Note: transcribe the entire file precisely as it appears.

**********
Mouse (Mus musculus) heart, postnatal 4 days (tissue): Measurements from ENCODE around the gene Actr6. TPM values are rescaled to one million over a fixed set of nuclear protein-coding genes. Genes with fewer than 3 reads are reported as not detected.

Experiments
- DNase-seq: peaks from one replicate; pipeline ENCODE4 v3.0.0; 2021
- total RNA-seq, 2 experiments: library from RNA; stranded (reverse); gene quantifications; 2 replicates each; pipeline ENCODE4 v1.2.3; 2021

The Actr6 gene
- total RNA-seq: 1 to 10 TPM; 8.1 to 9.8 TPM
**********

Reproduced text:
Mouse (Mus musculus) heart, postnatal 4 days (tissue): Measurements from ENCODE around the gene Actr6. TPM values are rescaled to one million over a fixed set of nuclear protein-coding genes. Genes with fewer than 3 reads are reported as not detected.

Experiments
- DNase-seq: peaks from one replicate; pipeline ENCODE4 v3.0.0; 2021
- total RNA-seq, 2 experiments: library from RNA; stranded (reverse); gene quantifications; 2 replicates each; pipeline ENCODE4 v1.2.3; 2021

The Actr6 gene
- total RNA-seq: 1 to 10 TPM; 8.1 to 9.8 TPM